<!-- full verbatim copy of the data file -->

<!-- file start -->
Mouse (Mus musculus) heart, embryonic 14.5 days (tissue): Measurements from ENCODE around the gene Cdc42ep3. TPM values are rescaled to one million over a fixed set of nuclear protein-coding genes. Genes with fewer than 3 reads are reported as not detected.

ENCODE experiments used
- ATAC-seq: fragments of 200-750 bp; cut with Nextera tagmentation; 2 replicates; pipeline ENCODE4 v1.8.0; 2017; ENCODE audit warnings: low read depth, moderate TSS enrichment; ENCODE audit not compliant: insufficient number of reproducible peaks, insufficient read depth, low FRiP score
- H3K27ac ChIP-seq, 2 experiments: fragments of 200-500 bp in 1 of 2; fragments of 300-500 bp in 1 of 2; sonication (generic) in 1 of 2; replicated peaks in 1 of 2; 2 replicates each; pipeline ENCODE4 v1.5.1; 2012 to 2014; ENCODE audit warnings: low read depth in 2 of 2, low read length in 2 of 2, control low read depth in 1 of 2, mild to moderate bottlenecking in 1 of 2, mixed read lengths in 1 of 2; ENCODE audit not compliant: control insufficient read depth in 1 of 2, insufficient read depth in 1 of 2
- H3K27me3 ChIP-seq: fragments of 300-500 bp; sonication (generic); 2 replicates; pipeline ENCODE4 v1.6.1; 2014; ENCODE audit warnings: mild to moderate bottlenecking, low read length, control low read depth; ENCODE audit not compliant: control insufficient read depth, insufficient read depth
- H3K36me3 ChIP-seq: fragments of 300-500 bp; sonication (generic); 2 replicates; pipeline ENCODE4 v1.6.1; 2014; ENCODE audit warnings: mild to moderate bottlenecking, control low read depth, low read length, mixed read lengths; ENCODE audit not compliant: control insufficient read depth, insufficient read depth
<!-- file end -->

Mouse (Mus musculus) heart, embryonic 14.5 days (tissue): Measurements from ENCODE around the gene Cdc42ep3. TPM values are rescaled to one million over a fixed set of nuclear protein-coding genes. Genes with fewer than 3 reads are reported as not detected.

ENCODE experiments used
- ATAC-seq: fragments of 200-750 bp; cut with Nextera tagmentation; 2 replicates; pipeline ENCODE4 v1.8.0; 2017; ENCODE audit warnings: low read depth, moderate TSS enrichment; ENCODE audit not compliant: insufficient number of reproducible peaks, insufficient read depth, low FRiP score
- H3K27ac ChIP-seq, 2 experiments: fragments of 200-500 bp in 1 of 2; fragments of 300-500 bp in 1 of 2; sonication (generic) in 1 of 2; replicated peaks in 1 of 2; 2 replicates each; pipeline ENCODE4 v1.5.1; 2012 to 2014; ENCODE audit warnings: low read depth in 2 of 2, low read length in 2 of 2, control low read depth in 1 of 2, mild to moderate bottlenecking in 1 of 2, mixed read lengths in 1 of 2; ENCODE audit not compliant: control insufficient read depth in 1 of 2, insufficient read depth in 1 of 2
- H3K27me3 ChIP-seq: fragments of 300-500 bp; sonication (generic); 2 replicates; pipeline ENCODE4 v1.6.1; 2014; ENCODE audit warnings: mild to moderate bottlenecking, low read length, control low read depth; ENCODE audit not compliant: control insufficient read depth, insufficient read depth
- H3K36me3 ChIP-seq: fragments of 300-500 bp; sonication (generic); 2 replicates; pipeline ENCODE4 v1.6.1; 2014; ENCODE audit warnings: mild to moderate bottlenecking, control low read depth, low read length, mixed read lengths; ENCODE audit not compliant: control insufficient read depth, insufficient read depth